Dr. Lin MeiInnumerable findings in the past have given insights into the disabling psychiatric disorder schizophrenia with the most recent one revealing the involvement of a particular human gene. Now, researchers at the Medical College of Georgia claim to have developed a schizophrenia mouse model that should enhance their understanding and treatment of the disorder.

The newly created schizophrenic mouse appears to have been built by reduction in the inhibition of brain cells that may be involved in complex reasoning and decisions about appropriate social behavior. The investigators emphasize that in schizophrenia, it is the important balance between excitation and inhibition of these cells that seems to go haywire. Theirs is claimed to be the first animal model that analyzes the disorder.

“We believe the mouse, which exhibits some of the same aberrant behavior as patients with this disorder, will help identify better therapies,” remarked Dr. Lin Mei, a developmental neurobiologist who directs MCG’s Institute of Molecular Medicine and Genetics. “We are doing testing to see if antipsychotic drugs already on the market are effective in treating the mouse.”

The scientists at MCG were apparently able to make the mouse by deletion of a candidate gene for schizophrenia namely ErbB4 from interneurons. Seemingly, interneurons are known to be the brain cells that aid in showering larger decision-making neurons which are called pyramidal cells, with inhibition.

The scientists’ previous work apparently helped recognize the functioning of ErbB4 and another candidate gene, neuregulin-1. They analyzed how the two worked together to balance the activity of these pyramidal cells. In May 2007, they had reported in Neuron that the two help to maintain a healthy balance between excitation and inhibition. They appeared to have done so by augmenting the release of GABA which was found to be a major inhibitory neurotransmitter in the inhibitory synapses of the brain’s prefrontal cortex.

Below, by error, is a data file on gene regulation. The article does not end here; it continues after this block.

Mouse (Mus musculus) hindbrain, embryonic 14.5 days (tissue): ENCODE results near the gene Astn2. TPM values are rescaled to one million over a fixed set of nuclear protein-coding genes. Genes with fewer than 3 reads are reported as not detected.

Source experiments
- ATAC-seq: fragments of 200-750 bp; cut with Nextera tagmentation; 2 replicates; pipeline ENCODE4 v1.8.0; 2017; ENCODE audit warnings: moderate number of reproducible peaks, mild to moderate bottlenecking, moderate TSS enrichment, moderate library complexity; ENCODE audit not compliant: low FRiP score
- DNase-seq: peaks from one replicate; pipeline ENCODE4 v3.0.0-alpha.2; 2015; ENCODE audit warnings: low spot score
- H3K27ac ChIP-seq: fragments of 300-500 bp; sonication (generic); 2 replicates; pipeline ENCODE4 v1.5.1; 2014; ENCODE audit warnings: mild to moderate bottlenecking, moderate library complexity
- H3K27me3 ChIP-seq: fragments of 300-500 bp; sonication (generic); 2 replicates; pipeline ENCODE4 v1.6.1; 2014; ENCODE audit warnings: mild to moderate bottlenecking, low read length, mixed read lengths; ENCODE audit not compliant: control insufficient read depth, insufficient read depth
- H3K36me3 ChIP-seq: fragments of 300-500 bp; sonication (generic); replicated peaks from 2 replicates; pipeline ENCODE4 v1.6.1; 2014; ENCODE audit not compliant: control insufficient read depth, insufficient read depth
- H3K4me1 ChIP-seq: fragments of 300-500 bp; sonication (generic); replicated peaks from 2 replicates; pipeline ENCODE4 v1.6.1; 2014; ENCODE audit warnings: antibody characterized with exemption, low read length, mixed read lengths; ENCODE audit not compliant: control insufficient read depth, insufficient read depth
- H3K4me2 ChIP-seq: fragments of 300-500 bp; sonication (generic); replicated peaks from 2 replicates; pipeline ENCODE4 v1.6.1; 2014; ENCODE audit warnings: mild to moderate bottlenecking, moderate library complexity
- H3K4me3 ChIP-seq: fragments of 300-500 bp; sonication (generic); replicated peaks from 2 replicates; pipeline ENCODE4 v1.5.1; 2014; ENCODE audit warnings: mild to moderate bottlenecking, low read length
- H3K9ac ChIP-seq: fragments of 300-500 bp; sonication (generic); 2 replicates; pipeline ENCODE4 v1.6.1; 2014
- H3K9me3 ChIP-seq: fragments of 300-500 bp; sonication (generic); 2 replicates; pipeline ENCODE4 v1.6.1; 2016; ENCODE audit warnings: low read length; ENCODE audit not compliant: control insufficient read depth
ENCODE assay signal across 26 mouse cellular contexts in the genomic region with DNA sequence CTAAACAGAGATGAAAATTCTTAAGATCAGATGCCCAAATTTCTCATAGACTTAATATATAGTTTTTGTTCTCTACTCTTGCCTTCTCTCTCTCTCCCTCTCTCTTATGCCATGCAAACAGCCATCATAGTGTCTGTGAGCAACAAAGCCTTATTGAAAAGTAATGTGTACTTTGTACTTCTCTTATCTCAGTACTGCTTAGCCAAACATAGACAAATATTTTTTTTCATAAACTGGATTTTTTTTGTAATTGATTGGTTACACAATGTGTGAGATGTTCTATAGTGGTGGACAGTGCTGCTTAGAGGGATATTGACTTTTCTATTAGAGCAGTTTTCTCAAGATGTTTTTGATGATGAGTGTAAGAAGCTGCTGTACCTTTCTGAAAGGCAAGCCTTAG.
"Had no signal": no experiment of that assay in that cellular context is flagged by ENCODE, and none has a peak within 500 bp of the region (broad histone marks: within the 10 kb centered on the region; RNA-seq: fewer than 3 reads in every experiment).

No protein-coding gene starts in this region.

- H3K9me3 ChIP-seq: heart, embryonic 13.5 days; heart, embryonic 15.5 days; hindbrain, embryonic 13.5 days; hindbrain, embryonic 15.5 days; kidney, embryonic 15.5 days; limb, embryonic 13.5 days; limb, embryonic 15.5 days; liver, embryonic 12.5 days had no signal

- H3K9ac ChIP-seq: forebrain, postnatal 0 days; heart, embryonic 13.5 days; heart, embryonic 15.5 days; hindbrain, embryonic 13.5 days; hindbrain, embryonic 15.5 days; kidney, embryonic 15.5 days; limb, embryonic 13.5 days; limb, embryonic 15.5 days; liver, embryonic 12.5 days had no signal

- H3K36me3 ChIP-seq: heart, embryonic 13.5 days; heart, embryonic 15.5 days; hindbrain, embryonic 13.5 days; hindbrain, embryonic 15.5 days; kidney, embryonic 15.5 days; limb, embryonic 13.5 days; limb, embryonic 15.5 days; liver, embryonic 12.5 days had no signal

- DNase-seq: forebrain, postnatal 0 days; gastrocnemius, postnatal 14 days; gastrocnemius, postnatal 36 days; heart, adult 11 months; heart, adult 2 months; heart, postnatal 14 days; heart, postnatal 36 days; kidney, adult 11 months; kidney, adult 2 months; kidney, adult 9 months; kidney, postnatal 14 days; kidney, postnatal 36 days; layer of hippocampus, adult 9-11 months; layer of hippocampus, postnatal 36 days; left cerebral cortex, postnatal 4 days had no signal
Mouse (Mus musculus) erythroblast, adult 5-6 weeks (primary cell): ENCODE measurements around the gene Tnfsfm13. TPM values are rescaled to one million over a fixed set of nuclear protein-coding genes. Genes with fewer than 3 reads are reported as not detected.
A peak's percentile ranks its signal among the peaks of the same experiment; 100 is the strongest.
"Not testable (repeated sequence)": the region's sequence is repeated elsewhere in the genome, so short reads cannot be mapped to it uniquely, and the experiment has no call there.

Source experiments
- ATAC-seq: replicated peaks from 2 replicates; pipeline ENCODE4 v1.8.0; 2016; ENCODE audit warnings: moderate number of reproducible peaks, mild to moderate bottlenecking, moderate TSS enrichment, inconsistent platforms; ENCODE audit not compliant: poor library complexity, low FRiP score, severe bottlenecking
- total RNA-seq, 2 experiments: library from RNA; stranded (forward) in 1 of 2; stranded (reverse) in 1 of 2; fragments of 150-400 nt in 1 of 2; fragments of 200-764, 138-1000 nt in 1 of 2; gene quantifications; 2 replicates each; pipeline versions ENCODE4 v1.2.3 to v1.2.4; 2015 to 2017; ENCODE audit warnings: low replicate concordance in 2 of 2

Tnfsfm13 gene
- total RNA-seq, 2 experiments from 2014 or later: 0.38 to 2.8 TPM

Approximately seven years earlier, they had also demonstrated the two to put a damper on excitatory synapses. The latter are known to be communication points between neurons where cells are excited to action by the neurotransmitter glutamate.

Taking these findings a step further, this time around, the scientists modified the natural check and balance in cells that could be directly engaged in supplying pyramidal neurons with the inhibitor GABA. For this, they claimed to have knocked out the ErbB4 gene in close by chandelier and basket interneurons that appeared to have supplied GABA to pyramidal cells.

“If we take out ErbB4 in these two interneurons, the neuregulin should have no effect because it can’t promote GABA,” Dr. Mei, Georgia Research Alliance Eminent Scholar in Neuroscience, commented.

Apparently, the researcher’s postulation played out in the behavior of the mouse. The animal seemed to display schizophrenia-like behavior which including increased movement and impaired short-term memory. Currently, the scientists claim to be still collecting data on the manic aspect of schizophrenia in their mice.

In one of their tests, they found both the normal and knockout mice gained information that they would find a food pellet in each arm of an eight-armed chamber. However they learnt that that if they went to the same arm for seconds, there would eventually be none. The knockouts seemed to have taken longer to learn and finish the task. Besides, the knockouts also appeared to have spent much more time sniffing and snooping around and revisiting empty arms.

Another test revealed that the knockouts could not or rather were not able to relate that a relatively low noise would be followed by a slightly louder one. However when they were treated with diazepam, an anti-anxiety medication, they appeared to have showed a response identical to the normal mice.

Dr. Mei doubts that if he was able to observe the chandelier and basket interneurons in the prefrontal cortex of schizophrenics, they would also reveal something wrong about their usual role of sensing the need for the inhibitor GABA and supplying it to the pyramidal cells.

The findings are published Dec. 28 in PNAS.